Skip to main content

Meadow Application Sleep

Meadow can be put into a power-saving sleep state. In this state, your code stops executing and reduces the power draw to only what is required to recover from being in a sleep state. After resuming from a sleep state, your code will resume executing where it left off.

To put the Meadow into sleep mode, call Sleep on the current platform OS object and providing either a TimeSpan or a DateTime. If you provide a TimeSpan, Meadow will sleep for that duration.

// Put Meadow to sleep for 5 seconds.

If you provide a DateTime, Meadow will sleep until that time.

In order for this to work properly, you must set the current date via the Device.PlatformOS.SetClock method.

Device.PlatformOS.SetClock(new DateTime(2022, 10, 19, 21, 58, 27));
// Put Meadow to sleep until this time tomorrow.

Additionally, you can respond to the sleep state changes in application lifecycle events, specifically BeforeSleep and AfterWake. BeforeSleep is called right before your application goes into sleep mode. And AfterWake is called right after Meadow resumes from sleep but before your code resumes.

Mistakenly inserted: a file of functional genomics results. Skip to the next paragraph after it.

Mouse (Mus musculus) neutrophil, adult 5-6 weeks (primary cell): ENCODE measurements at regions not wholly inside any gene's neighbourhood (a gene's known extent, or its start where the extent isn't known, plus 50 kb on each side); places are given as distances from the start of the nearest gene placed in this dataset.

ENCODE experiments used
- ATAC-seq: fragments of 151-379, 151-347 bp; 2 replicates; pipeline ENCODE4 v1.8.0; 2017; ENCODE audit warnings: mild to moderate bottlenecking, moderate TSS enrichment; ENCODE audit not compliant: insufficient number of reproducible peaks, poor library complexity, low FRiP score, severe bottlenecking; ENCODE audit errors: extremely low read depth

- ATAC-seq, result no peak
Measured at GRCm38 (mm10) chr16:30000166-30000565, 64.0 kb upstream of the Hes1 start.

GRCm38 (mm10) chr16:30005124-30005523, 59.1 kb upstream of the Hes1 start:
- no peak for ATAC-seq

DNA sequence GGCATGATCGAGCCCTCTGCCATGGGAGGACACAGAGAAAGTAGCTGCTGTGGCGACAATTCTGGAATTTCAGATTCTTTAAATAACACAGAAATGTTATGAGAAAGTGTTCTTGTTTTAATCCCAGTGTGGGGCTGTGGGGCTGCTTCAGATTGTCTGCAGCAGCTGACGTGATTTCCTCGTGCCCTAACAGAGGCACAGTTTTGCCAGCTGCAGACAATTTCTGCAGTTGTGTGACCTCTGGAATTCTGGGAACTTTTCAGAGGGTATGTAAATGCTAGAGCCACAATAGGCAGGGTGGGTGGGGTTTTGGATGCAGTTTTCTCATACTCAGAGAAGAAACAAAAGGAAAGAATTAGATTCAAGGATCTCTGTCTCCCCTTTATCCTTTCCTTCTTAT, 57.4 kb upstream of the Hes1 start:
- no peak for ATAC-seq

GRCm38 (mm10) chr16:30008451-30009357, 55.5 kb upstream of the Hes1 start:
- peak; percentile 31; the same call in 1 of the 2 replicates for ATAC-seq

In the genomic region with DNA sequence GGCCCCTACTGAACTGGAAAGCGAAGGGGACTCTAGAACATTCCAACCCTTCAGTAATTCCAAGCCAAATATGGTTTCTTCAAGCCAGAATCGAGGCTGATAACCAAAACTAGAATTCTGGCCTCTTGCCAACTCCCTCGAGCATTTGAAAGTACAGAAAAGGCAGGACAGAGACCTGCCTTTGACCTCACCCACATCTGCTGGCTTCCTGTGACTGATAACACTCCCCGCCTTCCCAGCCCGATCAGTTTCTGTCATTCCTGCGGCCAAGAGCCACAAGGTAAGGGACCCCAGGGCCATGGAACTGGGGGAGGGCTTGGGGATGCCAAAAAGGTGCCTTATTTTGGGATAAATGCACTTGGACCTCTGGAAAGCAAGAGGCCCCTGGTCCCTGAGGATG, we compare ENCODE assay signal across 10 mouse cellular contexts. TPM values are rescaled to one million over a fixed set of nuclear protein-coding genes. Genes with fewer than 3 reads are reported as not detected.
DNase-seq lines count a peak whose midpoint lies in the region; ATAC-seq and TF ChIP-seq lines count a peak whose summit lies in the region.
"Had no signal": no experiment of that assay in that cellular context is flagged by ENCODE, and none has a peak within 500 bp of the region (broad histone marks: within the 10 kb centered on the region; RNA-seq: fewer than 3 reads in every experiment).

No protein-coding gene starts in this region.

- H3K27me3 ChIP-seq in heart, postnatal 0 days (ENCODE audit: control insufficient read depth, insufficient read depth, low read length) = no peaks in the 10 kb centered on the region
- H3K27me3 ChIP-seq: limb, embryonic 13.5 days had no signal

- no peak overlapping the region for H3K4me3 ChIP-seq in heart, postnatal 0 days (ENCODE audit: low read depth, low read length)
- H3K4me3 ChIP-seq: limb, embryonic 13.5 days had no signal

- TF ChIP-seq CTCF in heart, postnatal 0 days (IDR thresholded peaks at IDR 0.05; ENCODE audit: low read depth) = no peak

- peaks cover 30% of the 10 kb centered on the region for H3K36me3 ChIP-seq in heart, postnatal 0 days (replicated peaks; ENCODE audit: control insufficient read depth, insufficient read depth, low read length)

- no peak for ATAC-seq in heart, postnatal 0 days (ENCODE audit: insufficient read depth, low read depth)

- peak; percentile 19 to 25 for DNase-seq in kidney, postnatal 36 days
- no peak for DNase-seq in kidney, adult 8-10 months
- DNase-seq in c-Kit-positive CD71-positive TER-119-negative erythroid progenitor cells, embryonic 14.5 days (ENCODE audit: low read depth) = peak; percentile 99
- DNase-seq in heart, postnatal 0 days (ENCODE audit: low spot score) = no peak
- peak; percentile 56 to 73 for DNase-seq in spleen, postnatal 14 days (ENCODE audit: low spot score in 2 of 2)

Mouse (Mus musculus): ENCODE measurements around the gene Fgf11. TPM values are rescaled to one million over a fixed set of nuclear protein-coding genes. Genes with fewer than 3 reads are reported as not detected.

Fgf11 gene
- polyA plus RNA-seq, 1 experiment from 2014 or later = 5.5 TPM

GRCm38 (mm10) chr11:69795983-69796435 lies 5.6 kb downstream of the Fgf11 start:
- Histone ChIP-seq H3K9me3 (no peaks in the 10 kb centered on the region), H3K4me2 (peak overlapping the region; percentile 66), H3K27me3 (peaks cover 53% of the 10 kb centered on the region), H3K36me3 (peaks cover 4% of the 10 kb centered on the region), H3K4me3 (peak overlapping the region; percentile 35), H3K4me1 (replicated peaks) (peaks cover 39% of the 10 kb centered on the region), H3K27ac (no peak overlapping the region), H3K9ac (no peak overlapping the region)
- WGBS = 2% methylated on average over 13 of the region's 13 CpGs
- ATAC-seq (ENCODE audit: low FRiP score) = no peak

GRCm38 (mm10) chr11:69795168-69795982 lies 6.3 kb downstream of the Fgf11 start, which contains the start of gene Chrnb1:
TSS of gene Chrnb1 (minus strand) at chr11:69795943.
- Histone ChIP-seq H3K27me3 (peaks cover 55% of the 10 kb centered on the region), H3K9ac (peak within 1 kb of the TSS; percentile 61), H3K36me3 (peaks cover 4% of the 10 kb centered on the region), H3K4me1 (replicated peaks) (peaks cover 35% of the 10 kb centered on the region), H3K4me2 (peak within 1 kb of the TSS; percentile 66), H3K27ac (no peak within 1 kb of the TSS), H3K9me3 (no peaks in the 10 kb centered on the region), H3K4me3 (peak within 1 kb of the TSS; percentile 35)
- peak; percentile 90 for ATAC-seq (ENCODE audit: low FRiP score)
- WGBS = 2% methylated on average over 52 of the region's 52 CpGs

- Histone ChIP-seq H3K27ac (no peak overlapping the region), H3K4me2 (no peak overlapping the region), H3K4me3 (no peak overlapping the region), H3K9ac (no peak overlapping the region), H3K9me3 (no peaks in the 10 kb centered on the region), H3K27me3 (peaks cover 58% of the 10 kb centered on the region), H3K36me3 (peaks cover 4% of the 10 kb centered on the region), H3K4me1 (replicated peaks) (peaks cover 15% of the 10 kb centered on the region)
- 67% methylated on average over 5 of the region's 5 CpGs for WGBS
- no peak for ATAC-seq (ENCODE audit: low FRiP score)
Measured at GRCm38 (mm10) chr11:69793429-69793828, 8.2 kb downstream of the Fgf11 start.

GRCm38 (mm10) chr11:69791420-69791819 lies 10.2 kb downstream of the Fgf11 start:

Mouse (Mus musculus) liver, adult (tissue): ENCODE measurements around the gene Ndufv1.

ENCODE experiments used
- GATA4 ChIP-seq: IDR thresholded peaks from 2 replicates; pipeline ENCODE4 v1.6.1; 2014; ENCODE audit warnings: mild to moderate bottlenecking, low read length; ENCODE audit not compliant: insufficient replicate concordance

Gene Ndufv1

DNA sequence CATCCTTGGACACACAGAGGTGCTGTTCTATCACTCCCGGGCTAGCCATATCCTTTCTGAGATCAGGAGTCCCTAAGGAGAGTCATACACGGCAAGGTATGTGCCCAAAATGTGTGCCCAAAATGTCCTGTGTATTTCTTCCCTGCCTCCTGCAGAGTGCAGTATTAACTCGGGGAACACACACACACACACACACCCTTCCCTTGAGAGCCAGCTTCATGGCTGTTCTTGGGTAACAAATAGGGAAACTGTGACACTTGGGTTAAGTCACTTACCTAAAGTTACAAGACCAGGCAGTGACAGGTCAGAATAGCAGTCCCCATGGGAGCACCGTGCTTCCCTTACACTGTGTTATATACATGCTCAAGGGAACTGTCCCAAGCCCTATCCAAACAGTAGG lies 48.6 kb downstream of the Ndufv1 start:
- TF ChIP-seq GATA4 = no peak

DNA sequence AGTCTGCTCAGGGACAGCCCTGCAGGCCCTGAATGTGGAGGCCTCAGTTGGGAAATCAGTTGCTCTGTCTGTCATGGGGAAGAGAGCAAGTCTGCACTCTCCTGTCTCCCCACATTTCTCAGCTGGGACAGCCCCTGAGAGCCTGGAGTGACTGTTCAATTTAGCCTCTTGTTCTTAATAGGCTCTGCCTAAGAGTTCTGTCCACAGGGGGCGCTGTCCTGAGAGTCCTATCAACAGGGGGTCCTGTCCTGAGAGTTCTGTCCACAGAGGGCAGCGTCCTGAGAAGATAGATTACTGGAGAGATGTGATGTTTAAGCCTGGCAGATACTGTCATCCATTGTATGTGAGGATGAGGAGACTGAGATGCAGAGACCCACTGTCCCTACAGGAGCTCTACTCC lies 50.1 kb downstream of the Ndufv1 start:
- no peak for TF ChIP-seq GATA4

These are exposed as events on the Device.PlatformOS object and can have event handlers added to them like any standard .NET event.

Device.PlatformOS.BeforeSleep += () => {...};

Device.PlatformOS.AfterWake += (sender, wakeSource) => {...};

Wake up on Interrupt

If Meadow is put into sleep mode, you can have it wake up when listening to an interupt port. Just use the same Sleep method and pass an interrupt-capable pin:

Device.PlatformOS.Sleep(Device.Pins.D05, InterruptMode.EdgeRising, ResistorMode.InternalPullDown);

When the event is triggered, Meadow will wake up and AfterAwake event gets fired.

Interrupt and maximum F7 sleep duration

On F7 devices, Meadow will sleep for a maximum of 28 days. If your device sleeps that long, it will wake when the timer elapses. You can detect for this in the AfterAwake event, and checking if wakeSource is Timer instead of Interrupt.